picture of Jack Wilson
Jack Wilson
Jack (* 1936 in Chicago, IL) studied, from 1949 to 1954, piano with Carl Atkinson at the Fort Wayne College of Music. It was during this time that he was introduced to the music of George Shearing. Later picking up tenor saxophone, Jack played in the Central High School band and began performing locally as a leader of small combos. By his fifteenth birthday, he had become the youngest member ever to join the Fort Wayne Musicians Union (Local 58). At the age of 17 he played a two-week stint as a substitute pianist in James Moody's band.
 
After graduating from Central High, Jack spent a year and a half at Indiana University, encountering Freddie Hubbard and Slide Hampton. Touring with a rock 'n' roll band, he wound up in Columbus, OH, connecting with the then unknown Nancy Wilson and Rahsaan Roland Kirk. After a year in Columbus, Wilson moved to Atlantic City, leading the house band at the Cotton Club, now adding organ to his musical arsenal. At the Club he encountered Dinah Washington, with whom he worked from 1957 to 1958.
 
Returning to Chicago, Jack played with Gene Ammons, Sonny Stitt, Eddie Harris and Al Hibbler. His longest gig there was at the Persian Lounge with bassist Richard Evans, with whom Jack made his recording debut as a sideman on Richard's Almanac (1959). Drafted into the Army, he went to Fort Stewart, Georgia, and became the first Black music director for the Third Army Area, playing tenor saxophone in the army band.
 
In 1961, Jack received an honorable medical discharge. He returned to Dinah Washington's band from 1961 to 1962. Encouraged by Buddy Collette, he moved to Los Angeles. In Los Angeles, Wilson worked for Gerald Wilson, Lou Donaldson, Herbie Mann, Jackie McLean and Johnny Griffin. Frequently in and out of the studio for recording, film and television work, he did stints with Sammy Davis jr, Sarah Vaughan, Lou Rawls, Eartha Kitt, Julie London, as well as Sonny & Cher.
 
In 1963 Jack recorded his first album as a leader, The Jack Wilson Quartet Featuring Roy Ayers. After his final Blue Note session in 1968, Wilson focused on work with vocalist Esther Phillips until 1977, when he recorded Innovations, the first of three record dates for the Los Angeles-based Discovery label. This also brought about a return to sideman work with Lorez Alexandria, Tutti Camarata and Eddie Harris well into the 1980s.
 
In 1985, Jack relocated to New York City with the help of jazz pianist Barry Harris and appeared in duo performance with Harris at the Jazz Cultural Theater on 01 February 1985. Jack continued to work for several years in New York City. Wilson's final recording session, simply titled In New York, took place on 04 June 1993 and featured legendary drummer Jimmy Cobb. Jack died in 2007.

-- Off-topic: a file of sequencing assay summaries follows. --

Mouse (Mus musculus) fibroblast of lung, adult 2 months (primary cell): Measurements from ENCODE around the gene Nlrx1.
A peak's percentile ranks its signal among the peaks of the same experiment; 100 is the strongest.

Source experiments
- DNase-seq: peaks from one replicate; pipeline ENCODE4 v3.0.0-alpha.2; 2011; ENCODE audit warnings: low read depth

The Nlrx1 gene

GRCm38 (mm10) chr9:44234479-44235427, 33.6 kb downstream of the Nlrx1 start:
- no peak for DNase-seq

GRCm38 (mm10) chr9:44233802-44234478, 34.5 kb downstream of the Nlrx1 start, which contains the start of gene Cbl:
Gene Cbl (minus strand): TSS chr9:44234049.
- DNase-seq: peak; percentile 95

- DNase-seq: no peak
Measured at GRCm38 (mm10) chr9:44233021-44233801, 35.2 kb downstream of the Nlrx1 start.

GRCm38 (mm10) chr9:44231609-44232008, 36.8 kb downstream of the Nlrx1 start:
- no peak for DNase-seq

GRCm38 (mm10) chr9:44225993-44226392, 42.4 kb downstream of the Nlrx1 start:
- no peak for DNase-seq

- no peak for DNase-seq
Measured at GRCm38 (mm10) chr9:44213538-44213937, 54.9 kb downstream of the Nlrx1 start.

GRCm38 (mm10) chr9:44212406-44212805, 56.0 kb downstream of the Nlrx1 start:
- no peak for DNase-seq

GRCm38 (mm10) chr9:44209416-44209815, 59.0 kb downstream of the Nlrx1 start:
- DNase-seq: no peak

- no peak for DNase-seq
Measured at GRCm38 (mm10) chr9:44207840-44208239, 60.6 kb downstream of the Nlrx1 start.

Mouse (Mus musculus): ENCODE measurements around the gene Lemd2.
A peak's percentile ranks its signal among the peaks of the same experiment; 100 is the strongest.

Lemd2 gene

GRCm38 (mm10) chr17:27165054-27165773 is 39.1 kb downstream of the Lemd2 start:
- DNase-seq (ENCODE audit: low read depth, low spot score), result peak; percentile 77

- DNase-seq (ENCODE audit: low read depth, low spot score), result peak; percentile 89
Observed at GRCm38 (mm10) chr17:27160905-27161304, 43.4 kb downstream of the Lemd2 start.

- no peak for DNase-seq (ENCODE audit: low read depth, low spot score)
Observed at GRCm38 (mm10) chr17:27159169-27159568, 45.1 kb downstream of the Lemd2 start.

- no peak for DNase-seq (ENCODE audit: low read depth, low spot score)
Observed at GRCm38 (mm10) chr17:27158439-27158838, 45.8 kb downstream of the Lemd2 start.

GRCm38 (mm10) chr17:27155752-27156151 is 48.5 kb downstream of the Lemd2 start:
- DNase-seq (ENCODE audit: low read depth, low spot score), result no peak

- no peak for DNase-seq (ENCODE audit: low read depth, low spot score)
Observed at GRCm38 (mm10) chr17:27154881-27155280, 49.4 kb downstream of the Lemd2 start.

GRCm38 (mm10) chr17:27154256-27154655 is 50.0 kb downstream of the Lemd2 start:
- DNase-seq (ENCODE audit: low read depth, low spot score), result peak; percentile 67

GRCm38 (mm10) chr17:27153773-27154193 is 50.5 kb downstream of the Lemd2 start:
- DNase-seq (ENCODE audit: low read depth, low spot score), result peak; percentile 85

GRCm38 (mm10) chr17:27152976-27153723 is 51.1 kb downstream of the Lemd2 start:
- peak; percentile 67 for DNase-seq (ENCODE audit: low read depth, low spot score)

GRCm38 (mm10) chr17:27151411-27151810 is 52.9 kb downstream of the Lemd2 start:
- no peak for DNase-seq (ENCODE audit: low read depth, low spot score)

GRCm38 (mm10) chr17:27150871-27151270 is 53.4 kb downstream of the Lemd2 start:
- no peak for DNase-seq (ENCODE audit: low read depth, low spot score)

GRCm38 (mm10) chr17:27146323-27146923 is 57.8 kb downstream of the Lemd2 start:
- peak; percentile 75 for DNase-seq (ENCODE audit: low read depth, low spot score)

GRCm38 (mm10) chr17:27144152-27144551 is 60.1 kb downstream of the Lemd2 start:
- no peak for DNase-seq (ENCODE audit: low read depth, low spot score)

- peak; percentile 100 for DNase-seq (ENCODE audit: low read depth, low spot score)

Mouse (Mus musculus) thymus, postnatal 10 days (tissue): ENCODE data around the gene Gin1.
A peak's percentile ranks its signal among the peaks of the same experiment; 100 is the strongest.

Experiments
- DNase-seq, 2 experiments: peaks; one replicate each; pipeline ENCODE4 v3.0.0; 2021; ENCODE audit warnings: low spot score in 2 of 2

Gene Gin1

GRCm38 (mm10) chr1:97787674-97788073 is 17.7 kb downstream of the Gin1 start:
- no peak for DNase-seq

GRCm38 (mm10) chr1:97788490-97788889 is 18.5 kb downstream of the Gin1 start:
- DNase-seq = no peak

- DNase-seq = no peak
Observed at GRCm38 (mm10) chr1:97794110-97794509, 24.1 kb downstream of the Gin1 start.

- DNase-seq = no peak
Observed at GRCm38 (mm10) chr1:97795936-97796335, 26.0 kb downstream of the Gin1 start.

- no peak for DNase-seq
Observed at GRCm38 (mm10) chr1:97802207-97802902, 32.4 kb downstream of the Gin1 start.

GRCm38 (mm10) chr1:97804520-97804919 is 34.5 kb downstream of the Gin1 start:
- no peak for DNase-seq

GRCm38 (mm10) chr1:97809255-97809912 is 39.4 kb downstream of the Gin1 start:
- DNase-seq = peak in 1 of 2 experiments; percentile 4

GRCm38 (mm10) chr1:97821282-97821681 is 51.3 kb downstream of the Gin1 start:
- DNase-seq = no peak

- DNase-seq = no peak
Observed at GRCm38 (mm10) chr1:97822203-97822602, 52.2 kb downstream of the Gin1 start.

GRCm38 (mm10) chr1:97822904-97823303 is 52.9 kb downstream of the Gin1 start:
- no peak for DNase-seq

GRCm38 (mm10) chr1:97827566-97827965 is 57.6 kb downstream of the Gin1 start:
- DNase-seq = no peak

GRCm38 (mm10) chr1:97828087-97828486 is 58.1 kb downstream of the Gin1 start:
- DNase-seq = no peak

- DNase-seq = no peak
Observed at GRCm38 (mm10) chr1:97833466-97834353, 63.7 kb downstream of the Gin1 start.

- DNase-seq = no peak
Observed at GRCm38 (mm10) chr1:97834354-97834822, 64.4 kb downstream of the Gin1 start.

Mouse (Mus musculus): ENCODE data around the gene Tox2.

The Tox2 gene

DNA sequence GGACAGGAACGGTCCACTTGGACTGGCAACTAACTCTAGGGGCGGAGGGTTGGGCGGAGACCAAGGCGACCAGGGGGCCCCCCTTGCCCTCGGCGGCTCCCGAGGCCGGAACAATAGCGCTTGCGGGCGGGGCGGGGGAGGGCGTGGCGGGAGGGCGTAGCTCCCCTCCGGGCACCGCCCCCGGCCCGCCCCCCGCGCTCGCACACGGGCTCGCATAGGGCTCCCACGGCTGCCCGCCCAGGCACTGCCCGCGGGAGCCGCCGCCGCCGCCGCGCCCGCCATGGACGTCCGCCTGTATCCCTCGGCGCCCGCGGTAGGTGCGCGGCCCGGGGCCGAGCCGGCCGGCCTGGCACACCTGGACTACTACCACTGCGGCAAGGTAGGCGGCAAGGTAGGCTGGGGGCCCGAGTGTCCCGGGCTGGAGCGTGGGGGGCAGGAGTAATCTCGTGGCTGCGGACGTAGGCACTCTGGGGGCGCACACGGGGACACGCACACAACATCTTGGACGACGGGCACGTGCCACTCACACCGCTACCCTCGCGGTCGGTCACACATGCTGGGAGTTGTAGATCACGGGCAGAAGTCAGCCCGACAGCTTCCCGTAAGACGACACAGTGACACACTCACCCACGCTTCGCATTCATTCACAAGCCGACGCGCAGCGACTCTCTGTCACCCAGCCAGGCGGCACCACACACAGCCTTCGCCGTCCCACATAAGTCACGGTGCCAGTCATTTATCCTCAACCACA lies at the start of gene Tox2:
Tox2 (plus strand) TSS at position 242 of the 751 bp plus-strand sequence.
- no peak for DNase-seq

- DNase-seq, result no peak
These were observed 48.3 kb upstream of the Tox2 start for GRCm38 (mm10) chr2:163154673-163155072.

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Discography
Tutti's Trombones
Coliseum DS 51000
released 1966
recorded in Hollywood, CA/USA
Tutti Camarata, conductor
Dick Nash, trombone
Frank Rosolino, trombone
Gil Falco, trombone
Herbie Harper, trombone
Hoyt Bohannon, trombone
Joe Howard, trombone
Lloyd Ulyate, trombone
Tommy Pederson, trombone
Ernie Tack, bass trombone
Kenny Shroyer, bass trombone
Allan Reuss, guitar
Ray Crawford, guitar
Tommy Tedesco, guitar
Bobby Hammack, piano, organ
Jackie Wilson, piano, organ
Cliff Hils, bass
Red Mitchell, bass
Bill Pitman, bass
Hal Blaine, drums
Irv Cottler, drums
Everywhere
World Pacific Jazz ST-10132
released 1968
recorded December 1967 and January 1968
Gerald Wilson, conductor
Ramon Bojorquez, alto sax
Henry DeVega, alto sax
Anthony Ortega, alto sax, flute, alto flute
Hadley Caliman, tenor sax
Harold Land, tenor saxophone
Richard Aplanalp, baritone saxophone
Gary Barone, trumpet
Bobby Bryant, trumpet
Dick Forrest, trumpet
Steve Huffsteter, trumpet
Bill Mattison, trumpet
Alex Rodriguez, trumpet
Thurman Green, trombone
Lester Robertson, trombone
Frank Strong, trombone
Mike Wimberly, bass trombone
William Green, flute, piccolo flute
Joe Pass, guitar
Bobby Hutcherson, vibes
Jack Wilson, piano, organ
Stanley Gilbert, bass
Buddy Woodson, bass
Frank Butler, drums
Carl Lott, drums
Moises Obligacion, congas
Hugh Anderson, percussion
The Best Of Gerald Wilson
World Pacific Jazz ST-20174
compilation
released 1970
Gerald Wilson Orchestra
Teddy Edwards, tenor sax
Carmen Jones, trumpet
Bud Shank, alto sax
Joe Pass, guitar
Jack Wilson, organ

 
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